30% Off

Smashed Egg

Photo by Ganesha Balunsat via Flickr

This morning Donna’s life fell down. She was at the shop when it happened, the corner shop run by the Chowdry family.

In one hand was a packet of Devil’s Food Cake, a picture of icing balls perched on the thick chocolate layer. In the other a carton of four eggs, battery white with 30% off.When her phone rang she was wondering if she should get a basket, or at least ask for a box to put her shopping into. She barely said hello when the words came, in a gush of someone needing to get them out.

“You weren’t successful I’m afraid. We have no choice.”

They said you and we as if talking about a different species, a different type of human.

“You’ll get a chance to see her beforehand. Some time alone.”

Donna nodded, her eyes aimed straight ahead, to the bright light and rows of bottles in the fridge.

“Are you still there?”

In what way she wanted to ask, in what way?

“I hear you,” slipped out in a croak.

“I’m sorry it came to this. Really I am.”

Donna slipped the phone into her pocket, tight to her hip bone. Hair strayed into her face, damp and faint with coconut. She let it cling, felt the black roots on top of her head slide down like mud.

In the glass of the fridge she caught her reflection; saw her skin fall away in fat bloody chunks. It was skeleton Donna again, a shard of a person hooked on making life go away. She opened the carton, the 30% off carton and took out an egg. It rocked in her palm, smooth, warm. She threw it at herself, Donna in the glass, the middle a paint explosion, a star of weakest yellow. She took the next, plucked it from its cardboard nest and threw, watched it slip to the floor, a pile of gluey goo.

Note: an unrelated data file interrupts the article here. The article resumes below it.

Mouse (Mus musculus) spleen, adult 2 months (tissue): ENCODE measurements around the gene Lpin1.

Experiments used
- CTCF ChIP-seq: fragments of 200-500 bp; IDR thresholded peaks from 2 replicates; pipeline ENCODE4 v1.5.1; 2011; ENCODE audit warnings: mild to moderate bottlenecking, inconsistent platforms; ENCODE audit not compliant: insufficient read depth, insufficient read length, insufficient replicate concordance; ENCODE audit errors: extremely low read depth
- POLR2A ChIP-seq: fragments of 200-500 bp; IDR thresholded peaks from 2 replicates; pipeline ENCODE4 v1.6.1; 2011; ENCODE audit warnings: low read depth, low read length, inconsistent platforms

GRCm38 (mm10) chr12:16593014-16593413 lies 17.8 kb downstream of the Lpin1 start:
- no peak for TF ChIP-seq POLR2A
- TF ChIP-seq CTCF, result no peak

At the counter Mr Chowdry dialled. “Yes, please come. We have a problem.”

He liked Donna, knew her when she was bad and had seen how she was trying to be good.

But he knew the line between was a thin one, and the shop was all he had.

Donna threw the third egg, hard, so the shell flew like the maybe-bird it surrounded should have done. The pieces were so light they floated, white crisps in the air. The fourth stuck to her hand, small and blemish free, perfect as her daughter, soon-to-be owned by someone else. She clenched, squeezed until it gave way and oozed right through her fingers.

Clodagh O'Brien writes flash fiction, short stories and the occasional poem. Based in Dublin, she has been published or has work forthcoming in many interesting places such as Flash: The International Short-Short Story Magazine, Literary Orphans, Flash Flood, Poetry Bus, The Bohemyth amongst others. Her flash fiction was recently highly commended at the Dromineer Literary Festival and shortlisted for the Allingham Arts Festival. She likes to write in bed and realises there are too many books to read before she dies. You can find out more about her at www.clodaghobrien.com.

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